DENVER (KDVR) — Many families who escaped the clutches of the Marshall Fire were not as fortunate when it comes to getting their furry friends out of the home safely.

Hundreds of animals who were living in the evacuation zones are still missing or presumed to be dead. A wildlife organization director who lost his own home in the Marshall Fire believes the answer to saving more pets during the next disaster will come through technology.

When Dave Crawford evacuated his home in Superior, he said he tried to save the animals he knew were inside some of his neighbor’s homes.

“I don’t know offhand but probably 400 or 500 — at least — animals lost their lives,” Crawford said. “There was a cat in this house who lost his life, there were two dogs and a cat in the house over there who lost their lives, a cockatiel here, there was a turtle and a tortoise over there. I could have rescued all of those animals had I known they needed to be rescued.”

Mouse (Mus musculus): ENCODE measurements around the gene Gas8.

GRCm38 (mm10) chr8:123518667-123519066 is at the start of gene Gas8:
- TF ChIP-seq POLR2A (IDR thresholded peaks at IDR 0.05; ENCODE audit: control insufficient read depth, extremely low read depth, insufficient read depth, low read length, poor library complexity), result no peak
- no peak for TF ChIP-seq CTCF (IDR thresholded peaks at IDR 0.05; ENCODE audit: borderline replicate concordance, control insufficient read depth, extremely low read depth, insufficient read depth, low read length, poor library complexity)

Crawford is no stranger to helping animals. He has an organization website and app dedicated to rescuing wildlife, but he said living through this situation opened his eyes to a need to help rescue domestic animals during emergencies.

“We’re going to take what we know with 10 years of experience with app development and create a buddy system that alerts you if your neighbor is unable to get home in a situation like this to rescue their animal and gives you permission to go in and rescue that animal,” Crawford said.

Rose Green is among the pet owners still searching for her beloved cat Clementine following the fire. She lost her home in the Sagamore neighborhood in Superior. She said Crawford’s idea could help others in the future.

“I’m hopeful. I think it’s a good resource to have but I don’t know if it’ll be perfect. I think it’s a multi-approach to make sure a tragedy like this doesn’t happen again,” Green said.

Crawford said he thinks he can get a beta version up within six months with the goal of a full version out in a year.